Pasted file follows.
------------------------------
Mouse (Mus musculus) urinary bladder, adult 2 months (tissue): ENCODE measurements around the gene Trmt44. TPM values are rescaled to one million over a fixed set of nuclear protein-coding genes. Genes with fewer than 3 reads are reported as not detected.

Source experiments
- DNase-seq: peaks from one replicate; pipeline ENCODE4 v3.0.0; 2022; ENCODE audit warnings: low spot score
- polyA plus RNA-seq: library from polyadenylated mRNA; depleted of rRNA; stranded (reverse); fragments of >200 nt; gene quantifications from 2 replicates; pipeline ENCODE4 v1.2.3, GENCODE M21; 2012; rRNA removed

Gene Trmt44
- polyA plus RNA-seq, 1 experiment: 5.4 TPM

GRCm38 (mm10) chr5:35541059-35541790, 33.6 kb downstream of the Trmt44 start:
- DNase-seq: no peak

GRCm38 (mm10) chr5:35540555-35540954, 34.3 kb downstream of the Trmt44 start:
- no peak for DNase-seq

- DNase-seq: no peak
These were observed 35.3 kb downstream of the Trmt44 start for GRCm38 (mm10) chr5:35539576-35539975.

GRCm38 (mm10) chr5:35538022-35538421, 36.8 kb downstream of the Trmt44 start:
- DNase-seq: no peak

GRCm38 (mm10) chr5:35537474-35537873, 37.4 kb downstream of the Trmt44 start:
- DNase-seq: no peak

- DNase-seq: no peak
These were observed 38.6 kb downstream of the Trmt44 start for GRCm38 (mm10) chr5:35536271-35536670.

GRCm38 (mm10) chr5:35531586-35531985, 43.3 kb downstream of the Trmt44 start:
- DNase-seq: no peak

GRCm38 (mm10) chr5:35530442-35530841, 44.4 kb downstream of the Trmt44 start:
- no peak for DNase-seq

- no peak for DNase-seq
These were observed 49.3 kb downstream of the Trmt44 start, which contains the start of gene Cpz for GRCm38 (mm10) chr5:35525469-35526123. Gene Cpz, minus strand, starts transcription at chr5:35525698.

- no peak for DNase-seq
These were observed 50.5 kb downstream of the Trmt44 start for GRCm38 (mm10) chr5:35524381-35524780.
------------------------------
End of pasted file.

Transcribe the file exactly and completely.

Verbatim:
Mouse (Mus musculus) urinary bladder, adult 2 months (tissue): ENCODE measurements around the gene Trmt44. TPM values are rescaled to one million over a fixed set of nuclear protein-coding genes. Genes with fewer than 3 reads are reported as not detected.

Source experiments
- DNase-seq: peaks from one replicate; pipeline ENCODE4 v3.0.0; 2022; ENCODE audit warnings: low spot score
- polyA plus RNA-seq: library from polyadenylated mRNA; depleted of rRNA; stranded (reverse); fragments of >200 nt; gene quantifications from 2 replicates; pipeline ENCODE4 v1.2.3, GENCODE M21; 2012; rRNA removed

Gene Trmt44
- polyA plus RNA-seq, 1 experiment: 5.4 TPM

GRCm38 (mm10) chr5:35541059-35541790, 33.6 kb downstream of the Trmt44 start:
- DNase-seq: no peak

GRCm38 (mm10) chr5:35540555-35540954, 34.3 kb downstream of the Trmt44 start:
- no peak for DNase-seq

- DNase-seq: no peak
These were observed 35.3 kb downstream of the Trmt44 start for GRCm38 (mm10) chr5:35539576-35539975.

GRCm38 (mm10) chr5:35538022-35538421, 36.8 kb downstream of the Trmt44 start:
- DNase-seq: no peak

GRCm38 (mm10) chr5:35537474-35537873, 37.4 kb downstream of the Trmt44 start:
- DNase-seq: no peak

- DNase-seq: no peak
These were observed 38.6 kb downstream of the Trmt44 start for GRCm38 (mm10) chr5:35536271-35536670.

GRCm38 (mm10) chr5:35531586-35531985, 43.3 kb downstream of the Trmt44 start:
- DNase-seq: no peak

GRCm38 (mm10) chr5:35530442-35530841, 44.4 kb downstream of the Trmt44 start:
- no peak for DNase-seq

- no peak for DNase-seq
These were observed 49.3 kb downstream of the Trmt44 start, which contains the start of gene Cpz for GRCm38 (mm10) chr5:35525469-35526123. Gene Cpz, minus strand, starts transcription at chr5:35525698.

- no peak for DNase-seq
These were observed 50.5 kb downstream of the Trmt44 start for GRCm38 (mm10) chr5:35524381-35524780.